Recent Articles About Local Eats

When it comes to buying a local loaf of bread, most food conscious consumers find that supporting a small neighborhood bakery fits the criteria just fine.

But for longtime restaurateur Bob Klein, the owner of Oliveto in Oakland, California, that wasn’t enough. Klein, whose restaurant draws from Northern California’s bounty of vegetables, fish, and meat for its Italian-inspired meals, was troubled that he couldn’t find a local source of whole grain flour to make pasta. Read more

Northfield, Minnesota may have to add “CSAs” to their town motto “cows, colleges, and contentment.” Forty minutes south of Minneapolis, this small town is becoming a Midwest hot spot for sustainable agriculture. In the past seven years, 14 young, small-scale, and sustainably minded farmers have started farms within 12 miles of Northfield. They include six diverse vegetable CSAs, three orchards, two livestock operations, one flower farm, a cider mill, and a homesteading artistic community. Read more

Over the last few years, the agriculture industry has gotten pretty tech savvy. Farmers use mobile technology to manage inventory and billing, check the weather, see exactly where their livestock is grazing, and even predict crop yields—not to mention staying connected to customers through social media.

On the sales front, a number of of startups—including Farmigo, Full Circle, Barn2Door, and Good Eggs—have been working to connect customers to local and organic food that comes direct from producers. Their approaches differ slightly, but they all essentially give farmers and other food producers an online marketplace to sell their wares. Several even go the last mile and arrange for the product’s delivery, while a few leave distribution in the hands of the producer.

Online sales of local food is a hot and crowded—saturated, some say—segment of the larger tech boom. Investors have poured $1.65 billion into more than 100 farm e-commerce companies serving mainly small to midsized producers, according to AgFunder.

But are these e-commerce and food delivery startups actually making it any easier for small and sustainably-minded producers to make a living? Read more

The hardest part of working on a book highlighting California coastal farmers? Whittling the list of potential subjects down to a dozen growers who shine on the edge of the Golden State.

In Farmsteads of the California Coast (Yellow Pear Press, April 18), photographer Erin Scott and writer Sarah Henry teamed up to do just that. The book introduces readers to greens growers, oystermen, berry farmers, coffee producers, and even water buffalo whisperers. Read more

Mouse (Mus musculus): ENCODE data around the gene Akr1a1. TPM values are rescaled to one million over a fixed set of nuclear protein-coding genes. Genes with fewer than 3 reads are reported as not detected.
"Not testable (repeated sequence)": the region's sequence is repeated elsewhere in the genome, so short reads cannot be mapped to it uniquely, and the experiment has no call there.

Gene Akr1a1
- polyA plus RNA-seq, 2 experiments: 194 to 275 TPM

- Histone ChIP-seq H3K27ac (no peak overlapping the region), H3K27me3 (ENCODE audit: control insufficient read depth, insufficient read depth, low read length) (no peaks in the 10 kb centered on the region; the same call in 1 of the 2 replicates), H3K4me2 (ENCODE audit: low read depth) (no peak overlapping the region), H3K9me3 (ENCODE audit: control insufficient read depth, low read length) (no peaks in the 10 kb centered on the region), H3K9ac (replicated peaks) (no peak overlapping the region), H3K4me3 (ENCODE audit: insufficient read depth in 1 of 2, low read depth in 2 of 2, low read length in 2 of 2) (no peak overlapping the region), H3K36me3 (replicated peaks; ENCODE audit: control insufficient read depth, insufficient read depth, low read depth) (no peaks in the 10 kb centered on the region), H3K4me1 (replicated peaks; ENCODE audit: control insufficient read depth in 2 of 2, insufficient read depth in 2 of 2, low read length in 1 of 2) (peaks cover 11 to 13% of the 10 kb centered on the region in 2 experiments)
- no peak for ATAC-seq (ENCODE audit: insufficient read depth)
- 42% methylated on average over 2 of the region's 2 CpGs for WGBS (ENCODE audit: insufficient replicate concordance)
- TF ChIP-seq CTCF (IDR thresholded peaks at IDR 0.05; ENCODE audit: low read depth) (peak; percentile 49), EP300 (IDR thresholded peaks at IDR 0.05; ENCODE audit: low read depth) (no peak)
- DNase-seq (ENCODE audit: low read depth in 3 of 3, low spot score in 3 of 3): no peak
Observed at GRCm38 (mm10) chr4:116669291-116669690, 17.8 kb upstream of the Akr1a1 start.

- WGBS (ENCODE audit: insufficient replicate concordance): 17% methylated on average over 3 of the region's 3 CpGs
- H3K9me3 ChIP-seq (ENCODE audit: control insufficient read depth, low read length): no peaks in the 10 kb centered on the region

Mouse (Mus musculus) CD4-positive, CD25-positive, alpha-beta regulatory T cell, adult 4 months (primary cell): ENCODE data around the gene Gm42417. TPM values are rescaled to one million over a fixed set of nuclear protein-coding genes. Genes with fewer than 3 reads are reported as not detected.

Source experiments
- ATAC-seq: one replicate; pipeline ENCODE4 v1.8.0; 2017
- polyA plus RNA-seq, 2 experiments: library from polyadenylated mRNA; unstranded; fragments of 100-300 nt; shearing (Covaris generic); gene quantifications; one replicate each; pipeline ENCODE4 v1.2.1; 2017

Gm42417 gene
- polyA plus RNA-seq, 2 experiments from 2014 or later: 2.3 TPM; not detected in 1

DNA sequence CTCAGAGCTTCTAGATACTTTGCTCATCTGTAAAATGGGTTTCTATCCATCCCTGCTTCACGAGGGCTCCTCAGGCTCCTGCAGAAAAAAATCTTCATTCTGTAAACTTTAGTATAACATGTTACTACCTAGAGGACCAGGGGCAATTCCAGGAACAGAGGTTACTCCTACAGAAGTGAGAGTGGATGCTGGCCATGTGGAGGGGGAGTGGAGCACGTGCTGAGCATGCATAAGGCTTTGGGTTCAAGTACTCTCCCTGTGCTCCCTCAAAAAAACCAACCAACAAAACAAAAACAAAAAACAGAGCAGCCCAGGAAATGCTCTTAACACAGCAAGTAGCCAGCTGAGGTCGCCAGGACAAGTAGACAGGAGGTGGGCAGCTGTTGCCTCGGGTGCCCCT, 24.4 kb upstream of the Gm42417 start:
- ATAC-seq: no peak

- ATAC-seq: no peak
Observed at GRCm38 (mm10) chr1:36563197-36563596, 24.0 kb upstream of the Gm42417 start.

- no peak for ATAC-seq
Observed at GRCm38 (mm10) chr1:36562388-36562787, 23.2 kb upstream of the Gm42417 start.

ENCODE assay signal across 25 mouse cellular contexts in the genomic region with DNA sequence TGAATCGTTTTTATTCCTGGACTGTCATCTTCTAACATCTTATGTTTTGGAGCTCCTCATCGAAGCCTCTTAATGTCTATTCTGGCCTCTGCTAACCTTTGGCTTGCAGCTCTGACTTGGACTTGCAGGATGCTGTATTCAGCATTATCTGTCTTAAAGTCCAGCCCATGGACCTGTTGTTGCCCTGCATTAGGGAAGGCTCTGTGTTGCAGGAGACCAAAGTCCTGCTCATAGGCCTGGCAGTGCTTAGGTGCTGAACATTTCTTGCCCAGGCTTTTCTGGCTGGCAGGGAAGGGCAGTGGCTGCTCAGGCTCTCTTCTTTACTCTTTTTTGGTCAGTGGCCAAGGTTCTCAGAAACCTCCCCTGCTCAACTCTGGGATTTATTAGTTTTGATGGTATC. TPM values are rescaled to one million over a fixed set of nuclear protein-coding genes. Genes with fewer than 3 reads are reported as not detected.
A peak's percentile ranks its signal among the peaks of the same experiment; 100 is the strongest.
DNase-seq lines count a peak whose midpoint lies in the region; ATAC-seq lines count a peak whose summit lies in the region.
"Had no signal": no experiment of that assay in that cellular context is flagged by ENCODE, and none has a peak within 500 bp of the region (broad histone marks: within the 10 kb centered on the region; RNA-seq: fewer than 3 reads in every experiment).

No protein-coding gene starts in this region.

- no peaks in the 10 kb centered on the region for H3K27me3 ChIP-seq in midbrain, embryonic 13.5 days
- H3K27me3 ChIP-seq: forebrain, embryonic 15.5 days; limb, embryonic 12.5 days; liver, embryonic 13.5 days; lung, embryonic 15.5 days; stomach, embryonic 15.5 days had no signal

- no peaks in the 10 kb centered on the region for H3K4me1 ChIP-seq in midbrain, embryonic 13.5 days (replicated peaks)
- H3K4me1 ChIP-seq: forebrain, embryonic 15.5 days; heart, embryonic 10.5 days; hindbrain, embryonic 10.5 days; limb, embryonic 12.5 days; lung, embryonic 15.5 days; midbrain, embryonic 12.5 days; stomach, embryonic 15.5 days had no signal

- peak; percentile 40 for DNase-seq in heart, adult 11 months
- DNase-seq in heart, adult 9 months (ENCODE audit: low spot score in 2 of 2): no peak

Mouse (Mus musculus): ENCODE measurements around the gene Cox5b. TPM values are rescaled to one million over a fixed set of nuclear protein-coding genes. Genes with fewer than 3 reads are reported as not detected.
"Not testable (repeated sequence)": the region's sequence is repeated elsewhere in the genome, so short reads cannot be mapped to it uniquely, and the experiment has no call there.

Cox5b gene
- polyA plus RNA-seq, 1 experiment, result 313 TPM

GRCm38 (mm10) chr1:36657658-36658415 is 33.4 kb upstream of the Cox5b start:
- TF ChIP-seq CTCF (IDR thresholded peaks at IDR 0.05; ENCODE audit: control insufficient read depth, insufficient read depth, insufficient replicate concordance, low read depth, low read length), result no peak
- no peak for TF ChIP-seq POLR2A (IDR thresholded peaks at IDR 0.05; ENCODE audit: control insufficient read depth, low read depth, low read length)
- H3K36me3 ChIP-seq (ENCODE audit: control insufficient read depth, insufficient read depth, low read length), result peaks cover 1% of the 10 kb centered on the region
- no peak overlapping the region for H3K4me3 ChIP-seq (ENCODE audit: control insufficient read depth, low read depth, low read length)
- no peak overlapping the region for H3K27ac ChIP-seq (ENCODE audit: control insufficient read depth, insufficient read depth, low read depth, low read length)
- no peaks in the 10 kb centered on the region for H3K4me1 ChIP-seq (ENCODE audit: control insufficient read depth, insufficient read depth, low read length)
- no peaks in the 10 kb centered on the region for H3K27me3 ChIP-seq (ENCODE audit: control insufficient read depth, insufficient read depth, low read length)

Jonathan Gold has long been known in culinary circles as the only food writer to have won a Pulitzer Prize. Now, the Los Angeles Times restaurant critic is the focus of a new documentary, City of Gold.

Filmmaker Laura Gabbert spent nearly five years accompanying Gold on his pickup truck ramblings throughout Los Angeles, visiting dozens of small, family-owned restaurants serving the panoply of world cuisines that Gold is famous for highlighting. The film is a beautiful meditation on Los Angeles, the role of the critic, and the importance of a vibrant food scene in a vast, diverse city. Read more

Scale is of the utmost importance in the tech world. If your idea is good enough, the theory goes, it should be something just about everyone can use. You can charge each person pennies, but eventually those pennies add up to real dollars.

Kimbal Musk, brother of billionaire and business magnate Elon Musk, is applying that principle to the food world. With his sustainable, locally sourced restaurant chain, the Kitchen, and his nonprofit, the Kitchen Community, Musk is making inroads into both local food systems and food education which he hopes can easily be replicated throughout the country and creates a new generation of farmers in the process.

Read more

What does San Francisco taste like? The Mission District’s light, floral, almost citrusy sweetness comes from the many blooms that flourish in the city’s balmy banana belt, while the Presidio’s rich caramel and coffee notes take after the native manzanitas and wild sages that trails down to the coast.

That’s just a sample of the neighborhood honeys you might taste at City Bees. “People are blown away that each honey is so unique,” says San Francisco beekeeper Robert MacKimmie. “They immediately equate it to wine tasting.” Read more